Having finally, belatedly, realized just how extraordinarily unpopular the individual mandate is and will likely remain for years to come, some Senate Democrats are now searching for an alternative. From Politico:
A handful of moderate Senate Democrats are looking for ways to roll back the highly contentious individual mandate — the pillar of President Barack Obama’s health care law — a sign that red-state senators are prepared to assert their independence ahead of the 2012 elections.
The provision has become one of the most controversial of an already-controversial law, especially in red states, where Republicans have seized on recent court rulings to characterize it as an unconstitutional federal power grab.
[Ben] Nelson, who faces a tough road to win a third term next year, asked the Government Accountability Office and the Congressional Budget Office to outline alternatives to the mandate, potentially by bringing large numbers of people into insurance coverage through open and closed enrollment periods. He may offer legislation once the congressional scorekeepers report back to him.
Despite claiming otherwise, this is clearly a political move given how overwhelming the country opposes the idea of the government forcing you to give your money to the unpopular health insurance industry. Of course, it is also a policy issue to the extent that it is hard to carry out a policy when the electorate hates it.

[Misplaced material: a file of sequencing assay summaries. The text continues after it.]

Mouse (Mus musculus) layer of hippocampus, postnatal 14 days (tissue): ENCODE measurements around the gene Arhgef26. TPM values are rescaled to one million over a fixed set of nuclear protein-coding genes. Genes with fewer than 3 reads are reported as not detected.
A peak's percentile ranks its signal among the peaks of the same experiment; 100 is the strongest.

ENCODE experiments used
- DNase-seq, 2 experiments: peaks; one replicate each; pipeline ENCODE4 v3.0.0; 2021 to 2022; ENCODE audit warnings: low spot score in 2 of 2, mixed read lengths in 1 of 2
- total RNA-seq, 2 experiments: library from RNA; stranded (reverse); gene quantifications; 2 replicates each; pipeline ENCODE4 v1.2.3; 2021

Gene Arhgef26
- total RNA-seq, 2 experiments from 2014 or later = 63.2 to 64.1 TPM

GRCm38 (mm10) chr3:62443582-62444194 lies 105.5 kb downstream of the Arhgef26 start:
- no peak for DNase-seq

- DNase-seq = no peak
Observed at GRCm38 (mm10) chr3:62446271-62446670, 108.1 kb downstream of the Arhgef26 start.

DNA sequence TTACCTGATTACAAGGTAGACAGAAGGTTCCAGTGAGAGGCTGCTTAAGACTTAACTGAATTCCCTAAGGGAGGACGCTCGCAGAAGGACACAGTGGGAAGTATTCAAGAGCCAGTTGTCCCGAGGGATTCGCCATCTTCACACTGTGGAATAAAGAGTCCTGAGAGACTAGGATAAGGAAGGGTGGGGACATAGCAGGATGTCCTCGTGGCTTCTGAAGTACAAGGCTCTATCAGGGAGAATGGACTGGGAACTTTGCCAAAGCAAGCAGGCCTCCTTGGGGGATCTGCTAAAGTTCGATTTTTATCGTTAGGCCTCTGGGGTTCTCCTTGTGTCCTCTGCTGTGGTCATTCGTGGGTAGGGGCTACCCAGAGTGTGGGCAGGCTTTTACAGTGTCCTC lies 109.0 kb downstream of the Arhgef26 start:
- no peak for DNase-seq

If Democrats had listened to warnings about what a political disaster the mandate would be, this problem could have been fixed before the law was passed and the law might have ended up slightly less unpopular.
There are many alternatives to the mandate.
The good news for these politically terrified moderate Democrats is that this individual mandate is totally unnecessary to making the system function. There are many viable alternatives that would work as well or better.
Given the political leanings of the vulnerable Democrats, I suspect that they would be most likely to embrace a combination of a heavily advertised open enrollment period with a back premium penalty for those who sign up late. This could be possibly combined with an automatic enrollment in the lowest cost OPM “National Plan” that requires individuals to affirmatively opt-out. It is tough to image whipping up similar huge political anger for the fact that the government has created a special time of the year to buy discounted insurance.
I guess realizing a terrible mistake late is better than never. These terrified Democrats should feel zero need to join President Obama in defending his bizarre flip-flop embrace of the highly unpopular individual mandate. There is no reason they shouldn’t reject and quickly replace it with any of the viable alternatives that would be just as effective a policy without the horrible political baggage.